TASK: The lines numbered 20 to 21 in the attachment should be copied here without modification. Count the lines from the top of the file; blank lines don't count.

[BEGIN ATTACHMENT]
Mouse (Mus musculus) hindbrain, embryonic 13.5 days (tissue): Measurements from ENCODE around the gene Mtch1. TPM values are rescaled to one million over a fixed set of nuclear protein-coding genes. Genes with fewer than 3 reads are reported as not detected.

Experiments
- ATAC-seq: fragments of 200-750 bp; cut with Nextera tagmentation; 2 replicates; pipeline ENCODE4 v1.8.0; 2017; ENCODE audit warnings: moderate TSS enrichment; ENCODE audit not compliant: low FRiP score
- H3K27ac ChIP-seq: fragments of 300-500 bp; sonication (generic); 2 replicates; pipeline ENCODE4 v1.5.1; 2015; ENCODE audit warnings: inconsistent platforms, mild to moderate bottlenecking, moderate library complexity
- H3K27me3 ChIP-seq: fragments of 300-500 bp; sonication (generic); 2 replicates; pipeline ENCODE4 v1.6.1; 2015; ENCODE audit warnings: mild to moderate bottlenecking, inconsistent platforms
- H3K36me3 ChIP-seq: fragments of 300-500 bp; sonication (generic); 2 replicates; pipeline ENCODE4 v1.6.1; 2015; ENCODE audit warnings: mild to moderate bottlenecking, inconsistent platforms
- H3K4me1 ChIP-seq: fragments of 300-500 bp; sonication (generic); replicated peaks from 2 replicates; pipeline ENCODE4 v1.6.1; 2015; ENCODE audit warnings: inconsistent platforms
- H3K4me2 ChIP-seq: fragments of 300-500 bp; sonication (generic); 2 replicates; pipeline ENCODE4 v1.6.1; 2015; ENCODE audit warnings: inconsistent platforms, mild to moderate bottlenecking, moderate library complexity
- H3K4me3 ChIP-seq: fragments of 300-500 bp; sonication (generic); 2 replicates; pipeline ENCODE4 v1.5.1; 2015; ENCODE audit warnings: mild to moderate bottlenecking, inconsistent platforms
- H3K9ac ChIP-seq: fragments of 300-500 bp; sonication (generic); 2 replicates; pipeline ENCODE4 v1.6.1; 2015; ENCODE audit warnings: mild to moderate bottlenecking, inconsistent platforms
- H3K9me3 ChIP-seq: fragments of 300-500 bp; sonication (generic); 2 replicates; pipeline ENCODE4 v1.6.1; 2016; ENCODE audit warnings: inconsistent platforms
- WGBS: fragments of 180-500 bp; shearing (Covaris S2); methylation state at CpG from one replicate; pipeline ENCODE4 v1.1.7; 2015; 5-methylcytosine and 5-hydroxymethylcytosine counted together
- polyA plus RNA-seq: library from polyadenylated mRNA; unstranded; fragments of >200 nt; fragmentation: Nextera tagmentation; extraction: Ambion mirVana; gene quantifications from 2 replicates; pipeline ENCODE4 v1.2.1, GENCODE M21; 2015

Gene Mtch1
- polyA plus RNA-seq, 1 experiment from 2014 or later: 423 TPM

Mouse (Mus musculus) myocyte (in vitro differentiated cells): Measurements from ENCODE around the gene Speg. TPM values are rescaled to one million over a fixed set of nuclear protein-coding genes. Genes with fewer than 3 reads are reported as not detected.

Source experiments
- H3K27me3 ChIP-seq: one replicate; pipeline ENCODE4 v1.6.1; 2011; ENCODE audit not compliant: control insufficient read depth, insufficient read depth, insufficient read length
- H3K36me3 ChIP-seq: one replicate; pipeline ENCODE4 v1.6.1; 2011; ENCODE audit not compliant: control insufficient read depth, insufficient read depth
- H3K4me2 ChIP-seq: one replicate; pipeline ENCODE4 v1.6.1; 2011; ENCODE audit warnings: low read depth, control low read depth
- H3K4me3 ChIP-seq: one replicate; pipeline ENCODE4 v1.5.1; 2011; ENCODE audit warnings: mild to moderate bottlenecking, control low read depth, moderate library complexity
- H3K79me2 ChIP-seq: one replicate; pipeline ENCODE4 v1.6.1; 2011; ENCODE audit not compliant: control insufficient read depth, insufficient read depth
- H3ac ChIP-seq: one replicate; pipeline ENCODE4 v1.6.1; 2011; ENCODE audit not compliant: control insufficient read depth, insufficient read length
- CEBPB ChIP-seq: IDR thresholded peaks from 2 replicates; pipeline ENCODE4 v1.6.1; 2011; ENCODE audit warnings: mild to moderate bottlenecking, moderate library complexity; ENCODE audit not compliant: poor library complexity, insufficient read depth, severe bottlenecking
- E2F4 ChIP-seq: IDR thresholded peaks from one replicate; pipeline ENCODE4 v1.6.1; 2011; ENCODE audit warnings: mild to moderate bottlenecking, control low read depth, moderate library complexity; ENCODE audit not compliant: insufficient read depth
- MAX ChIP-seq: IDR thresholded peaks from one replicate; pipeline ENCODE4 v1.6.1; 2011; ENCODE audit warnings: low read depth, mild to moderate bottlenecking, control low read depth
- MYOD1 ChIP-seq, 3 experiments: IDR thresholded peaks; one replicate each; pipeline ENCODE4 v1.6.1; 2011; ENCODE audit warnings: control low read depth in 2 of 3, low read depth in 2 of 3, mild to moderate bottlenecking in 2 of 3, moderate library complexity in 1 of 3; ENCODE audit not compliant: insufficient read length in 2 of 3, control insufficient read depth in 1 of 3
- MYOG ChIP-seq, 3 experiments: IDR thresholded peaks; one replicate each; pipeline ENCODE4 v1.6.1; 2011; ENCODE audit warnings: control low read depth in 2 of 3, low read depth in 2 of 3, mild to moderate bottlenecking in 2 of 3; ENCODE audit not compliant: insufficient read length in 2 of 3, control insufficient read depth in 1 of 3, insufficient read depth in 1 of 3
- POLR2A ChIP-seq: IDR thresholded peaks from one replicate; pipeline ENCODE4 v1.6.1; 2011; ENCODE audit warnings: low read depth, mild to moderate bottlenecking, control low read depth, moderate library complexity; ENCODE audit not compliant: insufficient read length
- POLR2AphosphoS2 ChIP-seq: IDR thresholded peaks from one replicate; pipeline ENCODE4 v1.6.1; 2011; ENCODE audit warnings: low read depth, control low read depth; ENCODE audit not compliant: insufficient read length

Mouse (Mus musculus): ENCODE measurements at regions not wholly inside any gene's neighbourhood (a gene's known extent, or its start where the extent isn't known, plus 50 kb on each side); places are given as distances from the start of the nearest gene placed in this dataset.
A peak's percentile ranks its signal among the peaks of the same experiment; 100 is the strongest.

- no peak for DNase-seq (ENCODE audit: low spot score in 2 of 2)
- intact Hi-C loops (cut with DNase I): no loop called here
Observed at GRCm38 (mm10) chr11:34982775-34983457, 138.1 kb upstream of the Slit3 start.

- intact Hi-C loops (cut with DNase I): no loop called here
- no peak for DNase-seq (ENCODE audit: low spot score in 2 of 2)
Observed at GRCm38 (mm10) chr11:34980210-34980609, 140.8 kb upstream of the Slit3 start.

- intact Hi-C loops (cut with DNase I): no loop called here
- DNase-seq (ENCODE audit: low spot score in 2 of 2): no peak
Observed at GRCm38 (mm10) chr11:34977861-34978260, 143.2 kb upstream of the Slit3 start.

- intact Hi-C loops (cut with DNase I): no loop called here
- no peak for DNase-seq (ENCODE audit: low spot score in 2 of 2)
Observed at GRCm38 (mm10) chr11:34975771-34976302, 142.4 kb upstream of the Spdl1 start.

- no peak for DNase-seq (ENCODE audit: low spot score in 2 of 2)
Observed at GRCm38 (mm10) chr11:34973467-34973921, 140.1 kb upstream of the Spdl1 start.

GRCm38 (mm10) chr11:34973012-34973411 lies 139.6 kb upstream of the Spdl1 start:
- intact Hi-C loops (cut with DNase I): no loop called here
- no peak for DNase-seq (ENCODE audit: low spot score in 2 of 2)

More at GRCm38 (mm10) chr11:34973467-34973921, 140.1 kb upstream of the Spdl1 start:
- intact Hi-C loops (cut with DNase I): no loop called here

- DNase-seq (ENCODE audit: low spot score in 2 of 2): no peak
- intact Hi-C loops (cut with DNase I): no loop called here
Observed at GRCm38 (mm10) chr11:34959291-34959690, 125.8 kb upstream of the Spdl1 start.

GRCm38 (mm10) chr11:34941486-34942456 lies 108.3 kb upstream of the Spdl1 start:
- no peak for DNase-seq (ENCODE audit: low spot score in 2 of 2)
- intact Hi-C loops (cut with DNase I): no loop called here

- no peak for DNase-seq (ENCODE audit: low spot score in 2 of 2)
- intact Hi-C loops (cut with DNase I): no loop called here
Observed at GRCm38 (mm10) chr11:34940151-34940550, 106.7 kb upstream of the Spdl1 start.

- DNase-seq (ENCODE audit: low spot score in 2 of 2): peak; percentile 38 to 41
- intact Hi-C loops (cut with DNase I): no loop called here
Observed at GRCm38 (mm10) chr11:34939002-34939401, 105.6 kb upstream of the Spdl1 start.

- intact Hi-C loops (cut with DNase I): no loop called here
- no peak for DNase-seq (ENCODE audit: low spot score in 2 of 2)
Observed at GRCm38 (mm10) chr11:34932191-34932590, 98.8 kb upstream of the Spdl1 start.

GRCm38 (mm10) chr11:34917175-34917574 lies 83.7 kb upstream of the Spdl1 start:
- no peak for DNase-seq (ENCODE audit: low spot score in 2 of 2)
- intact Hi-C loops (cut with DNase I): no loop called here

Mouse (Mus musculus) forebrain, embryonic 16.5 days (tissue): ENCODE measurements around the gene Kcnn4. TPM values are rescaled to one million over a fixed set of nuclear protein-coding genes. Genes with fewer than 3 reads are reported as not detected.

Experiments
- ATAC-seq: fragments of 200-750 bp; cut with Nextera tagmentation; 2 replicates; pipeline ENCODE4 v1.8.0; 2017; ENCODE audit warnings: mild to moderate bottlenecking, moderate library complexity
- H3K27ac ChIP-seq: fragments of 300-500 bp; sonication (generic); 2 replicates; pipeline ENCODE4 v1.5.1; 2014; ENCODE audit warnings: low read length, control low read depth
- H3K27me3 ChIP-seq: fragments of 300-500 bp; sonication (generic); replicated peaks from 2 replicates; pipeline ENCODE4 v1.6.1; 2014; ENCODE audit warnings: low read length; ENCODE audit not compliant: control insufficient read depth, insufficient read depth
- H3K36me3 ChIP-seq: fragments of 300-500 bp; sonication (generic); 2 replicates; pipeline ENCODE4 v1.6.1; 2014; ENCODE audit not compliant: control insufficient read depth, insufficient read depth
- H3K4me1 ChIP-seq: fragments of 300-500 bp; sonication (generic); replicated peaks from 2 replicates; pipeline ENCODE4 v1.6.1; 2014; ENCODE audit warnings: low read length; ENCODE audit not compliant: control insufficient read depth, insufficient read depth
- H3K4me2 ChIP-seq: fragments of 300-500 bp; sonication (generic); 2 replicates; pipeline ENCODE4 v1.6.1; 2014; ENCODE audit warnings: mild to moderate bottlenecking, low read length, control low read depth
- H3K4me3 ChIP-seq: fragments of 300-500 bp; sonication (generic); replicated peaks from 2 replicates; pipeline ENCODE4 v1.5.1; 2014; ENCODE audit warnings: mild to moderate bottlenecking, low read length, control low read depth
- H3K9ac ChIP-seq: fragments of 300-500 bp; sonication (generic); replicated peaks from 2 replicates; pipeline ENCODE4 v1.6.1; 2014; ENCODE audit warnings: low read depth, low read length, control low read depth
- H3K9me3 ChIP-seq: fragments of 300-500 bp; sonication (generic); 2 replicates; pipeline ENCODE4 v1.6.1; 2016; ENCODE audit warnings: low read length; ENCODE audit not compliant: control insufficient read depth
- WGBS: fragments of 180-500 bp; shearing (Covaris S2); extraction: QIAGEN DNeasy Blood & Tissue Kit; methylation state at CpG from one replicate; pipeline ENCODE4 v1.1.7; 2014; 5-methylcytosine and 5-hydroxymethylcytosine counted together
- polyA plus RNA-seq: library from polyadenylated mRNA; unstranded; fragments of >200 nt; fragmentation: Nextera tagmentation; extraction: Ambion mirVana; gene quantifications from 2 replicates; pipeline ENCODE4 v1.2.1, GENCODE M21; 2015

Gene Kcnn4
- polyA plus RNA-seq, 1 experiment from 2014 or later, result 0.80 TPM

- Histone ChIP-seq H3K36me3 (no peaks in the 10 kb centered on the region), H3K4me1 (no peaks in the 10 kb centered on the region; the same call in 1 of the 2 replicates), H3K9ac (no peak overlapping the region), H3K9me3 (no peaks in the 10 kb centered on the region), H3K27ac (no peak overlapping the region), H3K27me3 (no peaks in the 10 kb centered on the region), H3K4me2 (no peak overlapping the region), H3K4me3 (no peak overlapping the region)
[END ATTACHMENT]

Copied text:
- H3K4me2 ChIP-seq: one replicate; pipeline ENCODE4 v1.6.1; 2011; ENCODE audit warnings: low read depth, control low read depth
- H3K4me3 ChIP-seq: one replicate; pipeline ENCODE4 v1.5.1; 2011; ENCODE audit warnings: mild to moderate bottlenecking, control low read depth, moderate library complexity